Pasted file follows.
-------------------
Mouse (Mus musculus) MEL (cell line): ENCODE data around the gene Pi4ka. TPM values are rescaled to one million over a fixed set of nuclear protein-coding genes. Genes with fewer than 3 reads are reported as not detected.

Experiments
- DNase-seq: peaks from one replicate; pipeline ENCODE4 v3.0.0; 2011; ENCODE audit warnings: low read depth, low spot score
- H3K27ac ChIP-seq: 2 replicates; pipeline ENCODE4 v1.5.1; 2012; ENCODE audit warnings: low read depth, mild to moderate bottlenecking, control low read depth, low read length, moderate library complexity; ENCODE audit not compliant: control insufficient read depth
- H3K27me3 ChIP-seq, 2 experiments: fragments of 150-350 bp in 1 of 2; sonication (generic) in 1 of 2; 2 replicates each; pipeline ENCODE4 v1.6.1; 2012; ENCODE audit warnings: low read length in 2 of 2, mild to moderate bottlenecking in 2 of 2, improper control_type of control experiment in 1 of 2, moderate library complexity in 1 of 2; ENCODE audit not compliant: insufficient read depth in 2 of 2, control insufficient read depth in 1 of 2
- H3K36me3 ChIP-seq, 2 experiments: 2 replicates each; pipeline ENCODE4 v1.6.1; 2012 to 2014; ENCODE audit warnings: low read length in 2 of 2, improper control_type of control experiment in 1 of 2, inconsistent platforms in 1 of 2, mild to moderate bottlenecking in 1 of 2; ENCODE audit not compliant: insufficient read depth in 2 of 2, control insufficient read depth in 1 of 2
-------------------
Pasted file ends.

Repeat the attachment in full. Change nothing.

Mouse (Mus musculus) MEL (cell line): ENCODE data around the gene Pi4ka. TPM values are rescaled to one million over a fixed set of nuclear protein-coding genes. Genes with fewer than 3 reads are reported as not detected.

Experiments
- DNase-seq: peaks from one replicate; pipeline ENCODE4 v3.0.0; 2011; ENCODE audit warnings: low read depth, low spot score
- H3K27ac ChIP-seq: 2 replicates; pipeline ENCODE4 v1.5.1; 2012; ENCODE audit warnings: low read depth, mild to moderate bottlenecking, control low read depth, low read length, moderate library complexity; ENCODE audit not compliant: control insufficient read depth
- H3K27me3 ChIP-seq, 2 experiments: fragments of 150-350 bp in 1 of 2; sonication (generic) in 1 of 2; 2 replicates each; pipeline ENCODE4 v1.6.1; 2012; ENCODE audit warnings: low read length in 2 of 2, mild to moderate bottlenecking in 2 of 2, improper control_type of control experiment in 1 of 2, moderate library complexity in 1 of 2; ENCODE audit not compliant: insufficient read depth in 2 of 2, control insufficient read depth in 1 of 2
- H3K36me3 ChIP-seq, 2 experiments: 2 replicates each; pipeline ENCODE4 v1.6.1; 2012 to 2014; ENCODE audit warnings: low read length in 2 of 2, improper control_type of control experiment in 1 of 2, inconsistent platforms in 1 of 2, mild to moderate bottlenecking in 1 of 2; ENCODE audit not compliant: insufficient read depth in 2 of 2, control insufficient read depth in 1 of 2